2/19 — African American Reactions (1)

  • Before Uncle Tom, the most famous representative of the enslaved population in the U.S. was probably Frederick Douglass. While doing research for her novel, Stowe read his 1845 Narrative, and even wrote Douglass at one point to ask specifically for his help in writing about Legree's plantation. (It's not known if he wrote back; neither Stowe nor Douglass had ever been further south than the border states of Kentucky and Maryland.) Interestingly, Douglass never wrote a review of Uncle Tom's Cabin, though in his newspaper he did comment a number of times on it, and during 1852-1853 opened its columns to letters from other blacks and reprints of a wide range of articles from other papers about the novel.
    The UTC archive contains the images of one entire 4-page issue of Frederick Douglass' Paper, for 18 March 1853. In addition to articles about Stowe's novel, that issue also contains an installment of Douglass' own "Heroic Slave" (see below), so take a look at the paper by CLICKING HERE.
    Looking at that will give you the context for the articles on the list below: a sampling of what was said or reprinted in Frederick Douglass' Paper about Stowe's book —
        Douglass' Notice 1 April 1852
        Anti-Slavery Society Meeting 27 May 1852
        Letter from "Ethiop" 17 June 1852
        Review of Graham's Review 21 January 1853
        Douglass Visits Stowe 4 March 1853
        Letter from Martin Delany (1) 1 April 1853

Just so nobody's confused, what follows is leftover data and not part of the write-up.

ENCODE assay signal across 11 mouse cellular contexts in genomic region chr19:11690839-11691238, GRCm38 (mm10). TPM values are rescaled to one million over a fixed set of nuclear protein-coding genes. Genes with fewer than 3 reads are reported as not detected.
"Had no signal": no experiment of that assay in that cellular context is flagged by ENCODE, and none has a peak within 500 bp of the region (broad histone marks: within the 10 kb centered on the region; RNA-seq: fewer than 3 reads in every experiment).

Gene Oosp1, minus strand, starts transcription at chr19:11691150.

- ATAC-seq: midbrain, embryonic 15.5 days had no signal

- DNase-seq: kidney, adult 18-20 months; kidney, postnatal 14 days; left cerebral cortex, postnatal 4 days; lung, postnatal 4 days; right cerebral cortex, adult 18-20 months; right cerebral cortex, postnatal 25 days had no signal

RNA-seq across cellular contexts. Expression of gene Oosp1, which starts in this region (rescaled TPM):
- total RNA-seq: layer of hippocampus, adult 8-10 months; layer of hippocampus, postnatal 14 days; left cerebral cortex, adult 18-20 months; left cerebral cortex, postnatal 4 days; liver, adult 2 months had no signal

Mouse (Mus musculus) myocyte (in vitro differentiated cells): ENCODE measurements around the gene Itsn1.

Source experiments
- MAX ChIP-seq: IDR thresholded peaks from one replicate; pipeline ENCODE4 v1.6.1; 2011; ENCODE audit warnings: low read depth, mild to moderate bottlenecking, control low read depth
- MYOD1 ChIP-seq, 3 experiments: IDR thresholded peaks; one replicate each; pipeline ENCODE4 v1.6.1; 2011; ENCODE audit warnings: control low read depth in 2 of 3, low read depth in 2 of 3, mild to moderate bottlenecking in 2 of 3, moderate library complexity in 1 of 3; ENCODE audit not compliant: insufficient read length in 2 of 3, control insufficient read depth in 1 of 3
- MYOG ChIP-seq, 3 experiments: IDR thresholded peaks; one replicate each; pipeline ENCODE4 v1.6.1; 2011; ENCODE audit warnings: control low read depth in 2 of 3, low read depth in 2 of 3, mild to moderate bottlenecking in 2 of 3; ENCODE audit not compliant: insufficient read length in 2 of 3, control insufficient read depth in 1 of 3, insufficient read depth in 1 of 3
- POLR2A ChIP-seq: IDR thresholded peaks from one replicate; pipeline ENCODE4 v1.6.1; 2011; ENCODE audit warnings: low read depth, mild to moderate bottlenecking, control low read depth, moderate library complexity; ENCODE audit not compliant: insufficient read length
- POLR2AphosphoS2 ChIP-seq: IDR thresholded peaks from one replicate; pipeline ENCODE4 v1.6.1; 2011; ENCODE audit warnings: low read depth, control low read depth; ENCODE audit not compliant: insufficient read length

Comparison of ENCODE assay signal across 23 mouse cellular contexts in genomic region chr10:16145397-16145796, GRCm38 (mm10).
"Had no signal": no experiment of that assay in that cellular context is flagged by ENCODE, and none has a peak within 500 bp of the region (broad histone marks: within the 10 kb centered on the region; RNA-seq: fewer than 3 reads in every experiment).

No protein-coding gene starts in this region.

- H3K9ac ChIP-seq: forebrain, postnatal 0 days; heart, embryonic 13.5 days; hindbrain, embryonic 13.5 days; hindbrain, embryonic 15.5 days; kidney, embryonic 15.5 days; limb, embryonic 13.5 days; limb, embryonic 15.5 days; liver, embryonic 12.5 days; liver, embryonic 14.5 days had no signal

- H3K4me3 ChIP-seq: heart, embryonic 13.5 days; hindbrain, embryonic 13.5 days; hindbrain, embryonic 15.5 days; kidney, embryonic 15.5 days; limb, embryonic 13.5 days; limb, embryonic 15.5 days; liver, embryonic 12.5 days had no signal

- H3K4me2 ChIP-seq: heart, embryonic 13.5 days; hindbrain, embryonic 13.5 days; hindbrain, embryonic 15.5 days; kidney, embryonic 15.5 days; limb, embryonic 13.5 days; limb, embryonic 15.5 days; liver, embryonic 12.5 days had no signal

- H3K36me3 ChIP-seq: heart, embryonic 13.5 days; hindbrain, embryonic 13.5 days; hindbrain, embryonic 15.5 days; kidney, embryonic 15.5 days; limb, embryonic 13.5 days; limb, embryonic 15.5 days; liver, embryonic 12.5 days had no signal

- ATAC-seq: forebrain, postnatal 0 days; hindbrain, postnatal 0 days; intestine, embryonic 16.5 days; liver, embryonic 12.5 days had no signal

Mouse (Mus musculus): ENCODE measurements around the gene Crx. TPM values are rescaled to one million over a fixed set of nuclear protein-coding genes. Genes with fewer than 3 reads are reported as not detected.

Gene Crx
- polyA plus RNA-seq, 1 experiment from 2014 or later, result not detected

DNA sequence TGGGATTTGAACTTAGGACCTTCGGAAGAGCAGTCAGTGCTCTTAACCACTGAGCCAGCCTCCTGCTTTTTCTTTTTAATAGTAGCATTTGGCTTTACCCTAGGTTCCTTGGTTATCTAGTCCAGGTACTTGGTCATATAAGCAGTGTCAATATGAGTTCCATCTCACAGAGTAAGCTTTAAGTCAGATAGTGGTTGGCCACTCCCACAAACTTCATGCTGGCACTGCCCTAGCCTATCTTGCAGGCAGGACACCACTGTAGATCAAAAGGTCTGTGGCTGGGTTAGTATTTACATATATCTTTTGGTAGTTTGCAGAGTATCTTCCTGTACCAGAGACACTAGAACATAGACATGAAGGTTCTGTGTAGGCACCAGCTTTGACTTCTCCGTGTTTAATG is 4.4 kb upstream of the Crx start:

Review of Stowe's Key 29 April 1853
        Letter from Martin Delany (2) 29 April 1853
        Letter from Martin Delany (3) 6 May 1853
        Call for a National Colored Convention 20 May 1853
        Letter from William Wells Brown 10 June 1853
        Holly Poem to Stowe 22 July 1853

  • OPTIONAL: The articles above don't include any dealing with the controversy about the money Stowe was given by her fans in Britain, to support the abolitionist cause. As Douglass recounts in the second edition of his autobiography, My Bondage and My Freedom (1855), before Stowe left for Europe she asked his advice about how the money could best be spent. When she was attacked by defenders of slavery for accepting the money, at the request of her brother, Henry Ward Beecher, Douglass defended her motives and plans in his paper. He was consequently very disappointed when, after Stowe's return, nothing came of the plans they had discussed, though he declined to attack her directly. If you're interested in this story, or the other articles on Uncle Tom that Douglass published in his paper, CLICK HERE

  • One specific concern to black and other anti-slavery readers was Stowe's decision, at the end of Uncle Tom's Cabin, to have so many of her black characters choose to emigrate to Liberia, the country set up on the west coast of Africa by the American Colonization Society as a "home" to which emancipated slaves could be sent. The following letters and articles all deal with that aspect of the novel:
        "MANHATTAN" to National Era (1 May 1852)
        Henry C. Wright to Liberator (9 July 1852)
        "Philo-Africanus" to Independent (26 August 1852)
        Reply to Wright, in Liberator (17 September 1852)
        "Jus." to the New York Times (25 April 1853)
        "C.V.S." to Provincial Freeman (22 July 1854)

  • Although Douglass was very circumspect in all his comments on Uncle Tom's Cabin, the one work of fiction he ever wrote, a novella about a revolt on a slaveship written and published the year after Stowe's novel appeared, can be read as an attempt to re- or unwrite her story. Read it for yourself, and our class, at:
        "The Heroic Slave" Homepage